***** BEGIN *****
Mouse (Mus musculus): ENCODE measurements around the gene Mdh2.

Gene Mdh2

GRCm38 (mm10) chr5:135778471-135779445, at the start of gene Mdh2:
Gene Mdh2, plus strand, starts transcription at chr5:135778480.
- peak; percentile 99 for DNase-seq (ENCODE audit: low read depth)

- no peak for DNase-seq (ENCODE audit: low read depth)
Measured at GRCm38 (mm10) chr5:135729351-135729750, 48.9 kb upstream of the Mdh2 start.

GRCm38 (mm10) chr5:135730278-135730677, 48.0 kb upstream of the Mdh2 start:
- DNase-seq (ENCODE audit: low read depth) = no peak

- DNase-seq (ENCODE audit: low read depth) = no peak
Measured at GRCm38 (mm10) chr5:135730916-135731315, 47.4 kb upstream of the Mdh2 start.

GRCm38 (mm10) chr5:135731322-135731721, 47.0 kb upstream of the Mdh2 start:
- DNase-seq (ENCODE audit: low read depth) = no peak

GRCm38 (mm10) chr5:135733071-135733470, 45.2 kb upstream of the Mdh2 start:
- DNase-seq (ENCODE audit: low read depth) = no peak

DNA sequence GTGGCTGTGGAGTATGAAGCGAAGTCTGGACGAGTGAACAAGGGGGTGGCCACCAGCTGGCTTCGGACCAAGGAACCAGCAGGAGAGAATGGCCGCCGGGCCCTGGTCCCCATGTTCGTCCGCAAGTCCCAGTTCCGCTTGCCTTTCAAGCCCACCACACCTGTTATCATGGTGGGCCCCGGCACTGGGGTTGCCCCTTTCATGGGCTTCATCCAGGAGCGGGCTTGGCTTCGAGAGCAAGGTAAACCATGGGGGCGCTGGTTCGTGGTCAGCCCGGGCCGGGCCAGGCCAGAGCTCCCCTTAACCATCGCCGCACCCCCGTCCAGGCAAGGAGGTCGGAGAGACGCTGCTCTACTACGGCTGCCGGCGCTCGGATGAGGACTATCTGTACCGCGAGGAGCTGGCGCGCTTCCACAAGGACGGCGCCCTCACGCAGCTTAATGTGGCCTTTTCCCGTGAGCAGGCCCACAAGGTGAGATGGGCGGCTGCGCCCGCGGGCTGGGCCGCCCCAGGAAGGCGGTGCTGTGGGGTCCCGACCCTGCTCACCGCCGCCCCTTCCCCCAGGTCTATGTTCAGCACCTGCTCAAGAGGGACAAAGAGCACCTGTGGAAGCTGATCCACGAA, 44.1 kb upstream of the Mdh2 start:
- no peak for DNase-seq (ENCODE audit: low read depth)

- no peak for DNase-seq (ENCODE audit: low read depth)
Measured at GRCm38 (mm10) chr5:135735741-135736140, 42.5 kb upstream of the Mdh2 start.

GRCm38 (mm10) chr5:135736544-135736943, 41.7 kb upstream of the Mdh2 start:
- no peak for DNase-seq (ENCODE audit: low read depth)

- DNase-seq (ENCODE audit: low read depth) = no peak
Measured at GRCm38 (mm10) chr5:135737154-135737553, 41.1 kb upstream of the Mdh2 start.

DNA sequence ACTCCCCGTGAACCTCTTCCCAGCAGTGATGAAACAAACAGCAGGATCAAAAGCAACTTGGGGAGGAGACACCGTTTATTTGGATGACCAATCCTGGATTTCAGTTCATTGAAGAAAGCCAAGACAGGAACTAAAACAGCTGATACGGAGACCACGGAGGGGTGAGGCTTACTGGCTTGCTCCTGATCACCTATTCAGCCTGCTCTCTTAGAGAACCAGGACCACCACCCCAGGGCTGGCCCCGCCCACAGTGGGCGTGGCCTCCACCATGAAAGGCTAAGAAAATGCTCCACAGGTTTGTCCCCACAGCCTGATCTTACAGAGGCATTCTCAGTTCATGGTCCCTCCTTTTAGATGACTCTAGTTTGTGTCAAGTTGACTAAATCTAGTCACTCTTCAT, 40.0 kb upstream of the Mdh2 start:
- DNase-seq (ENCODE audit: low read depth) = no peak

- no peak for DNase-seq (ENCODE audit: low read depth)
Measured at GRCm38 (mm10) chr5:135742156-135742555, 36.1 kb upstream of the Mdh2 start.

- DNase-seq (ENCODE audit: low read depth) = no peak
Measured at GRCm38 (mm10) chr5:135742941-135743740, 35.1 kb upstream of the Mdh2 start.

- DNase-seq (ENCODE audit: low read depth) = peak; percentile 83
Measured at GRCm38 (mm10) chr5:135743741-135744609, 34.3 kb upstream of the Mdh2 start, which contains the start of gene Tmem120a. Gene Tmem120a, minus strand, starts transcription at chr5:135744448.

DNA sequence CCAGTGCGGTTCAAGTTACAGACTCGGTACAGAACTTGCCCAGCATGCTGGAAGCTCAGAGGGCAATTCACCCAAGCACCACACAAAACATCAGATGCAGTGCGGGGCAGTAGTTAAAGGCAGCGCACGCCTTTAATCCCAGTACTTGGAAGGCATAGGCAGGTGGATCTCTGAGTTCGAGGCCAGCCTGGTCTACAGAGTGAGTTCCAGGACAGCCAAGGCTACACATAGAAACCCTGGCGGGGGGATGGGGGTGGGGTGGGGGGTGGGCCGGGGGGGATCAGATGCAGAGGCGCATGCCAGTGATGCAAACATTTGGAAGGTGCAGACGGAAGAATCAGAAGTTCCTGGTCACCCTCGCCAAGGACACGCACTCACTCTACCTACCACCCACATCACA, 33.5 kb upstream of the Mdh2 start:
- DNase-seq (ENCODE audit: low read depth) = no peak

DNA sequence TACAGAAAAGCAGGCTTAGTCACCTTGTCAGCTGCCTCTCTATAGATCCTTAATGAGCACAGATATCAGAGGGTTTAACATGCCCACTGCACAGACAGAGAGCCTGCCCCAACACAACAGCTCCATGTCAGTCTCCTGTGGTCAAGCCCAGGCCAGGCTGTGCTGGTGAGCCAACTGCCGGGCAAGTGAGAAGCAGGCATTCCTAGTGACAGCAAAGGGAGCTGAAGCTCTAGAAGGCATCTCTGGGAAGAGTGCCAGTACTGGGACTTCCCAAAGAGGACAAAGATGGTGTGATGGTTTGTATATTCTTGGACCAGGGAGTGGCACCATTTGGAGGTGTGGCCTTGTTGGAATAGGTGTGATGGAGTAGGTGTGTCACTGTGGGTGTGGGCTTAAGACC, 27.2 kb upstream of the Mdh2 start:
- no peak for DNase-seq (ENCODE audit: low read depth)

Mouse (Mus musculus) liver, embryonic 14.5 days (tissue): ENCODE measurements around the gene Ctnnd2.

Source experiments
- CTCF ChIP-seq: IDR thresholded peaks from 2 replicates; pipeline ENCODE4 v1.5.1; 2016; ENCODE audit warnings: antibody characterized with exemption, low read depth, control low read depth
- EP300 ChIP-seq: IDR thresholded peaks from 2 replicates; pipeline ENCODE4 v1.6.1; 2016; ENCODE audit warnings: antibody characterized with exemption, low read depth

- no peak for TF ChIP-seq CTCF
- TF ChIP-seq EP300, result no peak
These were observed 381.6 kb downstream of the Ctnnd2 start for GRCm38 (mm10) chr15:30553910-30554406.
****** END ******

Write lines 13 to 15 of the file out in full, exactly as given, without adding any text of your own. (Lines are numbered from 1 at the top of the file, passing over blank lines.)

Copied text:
- DNase-seq (ENCODE audit: low read depth) = no peak

GRCm38 (mm10) chr5:135733071-135733470, 45.2 kb upstream of the Mdh2 start:
- DNase-seq (ENCODE audit: low read depth) = no peak